Apparently I'm the dramatic version of Jerry Lewis. Someone wrote that I'm the object of Gallic fetish.
My wife thinks I have an obsession with social class. So I guess I have an obsession with social class. It probably stems from feeling like an outcast. You grow up a goofy-looking idiotic kid in a fairly working-class neighborhood that's very close to a very rich center of the universe, then I guess you feel like the outsider and that becomes a preoccupation.
I think I'm a very American director, but I probably should have been making movies somewhere around 1976. I never left the mainstream of American movies, the American mainstream left me. What I'm doing is an attempt to continue the best work of the people I adore - Francis Ford Coppola and Martin Scorsese and Robert Altman and Stanley Kubrick and those amazing directors whose work I grew up with and adored.
[on American cinema] I think the reason movies are no longer relevant is not because they don't make money, because they make more money than ever. They're not relevant because the self-appointed cognoscenti have nothing to go watch. Norman Mailer, if he were alive, would see a movie from Europe.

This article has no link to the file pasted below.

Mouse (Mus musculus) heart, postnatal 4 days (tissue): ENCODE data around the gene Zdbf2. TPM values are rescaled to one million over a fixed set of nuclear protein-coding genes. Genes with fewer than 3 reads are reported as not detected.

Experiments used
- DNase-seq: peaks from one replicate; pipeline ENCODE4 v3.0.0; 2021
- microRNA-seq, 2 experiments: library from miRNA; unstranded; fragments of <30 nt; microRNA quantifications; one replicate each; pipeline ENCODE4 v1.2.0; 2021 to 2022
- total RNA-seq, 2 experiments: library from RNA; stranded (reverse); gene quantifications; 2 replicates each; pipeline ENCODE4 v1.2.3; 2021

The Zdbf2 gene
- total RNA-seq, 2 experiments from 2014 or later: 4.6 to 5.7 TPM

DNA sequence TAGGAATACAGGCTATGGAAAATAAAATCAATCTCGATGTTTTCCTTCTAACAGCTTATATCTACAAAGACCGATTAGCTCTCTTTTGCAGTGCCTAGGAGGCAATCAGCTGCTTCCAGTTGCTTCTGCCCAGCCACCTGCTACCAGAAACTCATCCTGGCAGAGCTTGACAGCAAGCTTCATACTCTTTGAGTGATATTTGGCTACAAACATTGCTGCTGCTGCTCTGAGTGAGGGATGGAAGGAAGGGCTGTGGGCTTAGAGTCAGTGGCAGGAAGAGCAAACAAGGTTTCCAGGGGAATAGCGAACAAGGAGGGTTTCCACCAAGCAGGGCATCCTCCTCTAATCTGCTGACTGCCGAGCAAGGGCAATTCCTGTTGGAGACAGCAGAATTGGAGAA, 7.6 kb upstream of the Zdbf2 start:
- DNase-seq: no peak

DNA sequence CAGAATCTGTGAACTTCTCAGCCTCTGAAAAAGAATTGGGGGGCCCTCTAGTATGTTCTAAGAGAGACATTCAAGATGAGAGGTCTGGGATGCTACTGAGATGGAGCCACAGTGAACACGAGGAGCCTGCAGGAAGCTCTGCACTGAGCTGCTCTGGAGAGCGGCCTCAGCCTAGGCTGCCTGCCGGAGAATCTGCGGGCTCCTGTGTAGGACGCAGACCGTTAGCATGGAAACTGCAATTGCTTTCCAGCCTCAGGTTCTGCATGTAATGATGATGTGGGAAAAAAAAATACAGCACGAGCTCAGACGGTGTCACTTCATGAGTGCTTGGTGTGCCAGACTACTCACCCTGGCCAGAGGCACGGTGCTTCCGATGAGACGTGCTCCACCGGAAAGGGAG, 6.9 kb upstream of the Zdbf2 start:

What I find troubling is, I'll read conversations between A.O. Scott and Manohla Dargis [in the New York Times] and I find that they're extremely erudite, and I love what they say. But sometimes I feel like the subtext is them trying to convince themselves and each other that the state of cinema is not so bad. And what neither of them has ever really addressed, and I have not read it anywhere else either, is the troubling disappearance of 'the middle'. Which is not to say the middlebrow - that exists with flying colors. But there is tremendously interesting cinema being made that is very small. What I don't see as part of the discourse is a discussion on the economic forces that have forced out the middle.
There's superb television, but it's not for me because - first of all - the two of three-hour format is just perfect, because it replicates best our birth-life-death cycle. 'The Sopranos' was genius television but it went on forever, and it never seemed to culminate in anything, and then everyone was pissed off at the ending. That's exactly why TV cannot substitute for a great movie, because the swell of the architecture of a movie is part of what makes it the most beautiful art form.
I think the studios have done a brilliant job of creating the audience they're now attempting to satisfy. There is a difference between the satisfaction and the exploitation of public tastes. If you give - and I've used this analogy many times, but it's true - if you give somebody a Big Mac every day, and then give them salmon sushi, their first inclination is not to say that salmon sushi is the most delicious thing they ever ate, their first inclination is to say, 'That's weird and I don't like it'. And it's very hard to get them back.